From CT Pastors
By Karen L. Miller
To say this church plant was unlikely would be an understatement. We had our family, one other family, and five people in their seventies. Sitting on a folding chair in the living room, I realized, If we are going to have a church, we have to develop the leaders we have right now.
One Sunday morning Irene, one of those in her seventies, set up the Communion table. I noticed that she then went around to make sure everything else was in order—and people did whatever she asked them to do.
Afterward I asked her, “Irene, have you ever considered that you have leadership gifts?”
“Absolutely not!” she said. “I am just an ordinary woman, housewife, and mother.”
“But you lead our Communion setup ministry.”
Irene was not persuaded. “That’s not a leadership gift,” she told me. “That’s just service.”
But if I didn’t convince Irene that she was a leader, she didn’t convince me that she wasn’t, and I kept her in mind.
Some months later, our young church received a visit from a bishop in Rwanda, John Rucyahana. He told the church how he dreamed of starting an orphanage and school for children whose parents had been slaughtered in the genocide. We decided we had to help. Could we hold a banquet to raise funds?
Irene agreed to help put on the banquet.
When she visited a possible caterer and told her what the event was for, the caterer decided to donate most of the food. Irene talked with a banquet hall, and they gave her a deep discount. So did the tech people. No one could tell Irene no. On the banquet night, over 200 people came, and enough money was raised to build the school and its first dormitory.
I teased her afterward: “Irene, that was amazing! Maybe you are a leader?”
She laughed, for she finally had to acknowledge the truth. She started coming to my leadership-training meetings. Each May, Irene led the banquet again. Now we could see photos of kids who had lived on the streets and never brushed their teeth flashing broad, white smiles. Boys who had been malnourished, their arms and legs painfully thin, now ran and jumped across the courtyard on strong legs. Girls who’d come dressed in rags showed off their neat school uniforms and barrettes.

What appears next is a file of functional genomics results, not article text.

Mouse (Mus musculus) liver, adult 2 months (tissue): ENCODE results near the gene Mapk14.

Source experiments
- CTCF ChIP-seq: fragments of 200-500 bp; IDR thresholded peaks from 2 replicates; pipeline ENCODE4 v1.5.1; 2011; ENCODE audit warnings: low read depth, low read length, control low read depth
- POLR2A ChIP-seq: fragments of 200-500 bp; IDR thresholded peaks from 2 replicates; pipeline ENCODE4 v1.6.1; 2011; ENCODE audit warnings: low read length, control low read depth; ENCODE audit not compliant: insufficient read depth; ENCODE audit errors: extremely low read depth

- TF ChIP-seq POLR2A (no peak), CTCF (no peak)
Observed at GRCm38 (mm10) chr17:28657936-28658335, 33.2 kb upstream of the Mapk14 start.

Then Irene went to be with the Lord. Only when Sonrise Orphanage named a dorm after her did I find out that the banquet she’d led had singlehandedly covered one third of the school’s operating costs.
Why does leader training matter so much—especially when we’re busy with a thousand other things? Because for any change to happen, there needs to be a leader. And for any God-honoring change to happen, there needs to be a God-honoring leader like Irene.
Looking around our churches, though, you and I may feel, We don’t have enough leaders! But we may miss someone like Irene, not recognizing the leadership within her or not knowing how to develop her leadership.
After training leaders for 30 years in small churches, midsize churches, and very large churches, I’ve learned that the essentials remain the same. Here are three secrets of developing your next leader.
Secret #1: Many people won’t accept they have a leadership gift—but they will accept they have a leadership style.
I used to think, Everyone knows when they have the gift of leadership. But why did I think that, when it took me years to discover my own leadership gift?
My family didn’t see or call out the leadership gifts in me. In high school, though, I joined a backpacking group, and our leader, Mr. Brown, put me in charge of the year-end banquet for 150 people. That went well, and I got a first glimpse that I could lead. Fast-forward 35 years, and I was serving as executive pastor in a large church, serving as a second-chair leader to the senior pastor, overseeing a staff of 29, and making decisions that affected the church, the budget, and people’s lives. Often I would leave the church office shaking my head. God, you took an insecure child who was paralyzed by decision making, and you healed her and blessed her so that every day she makes major decisions as a leader.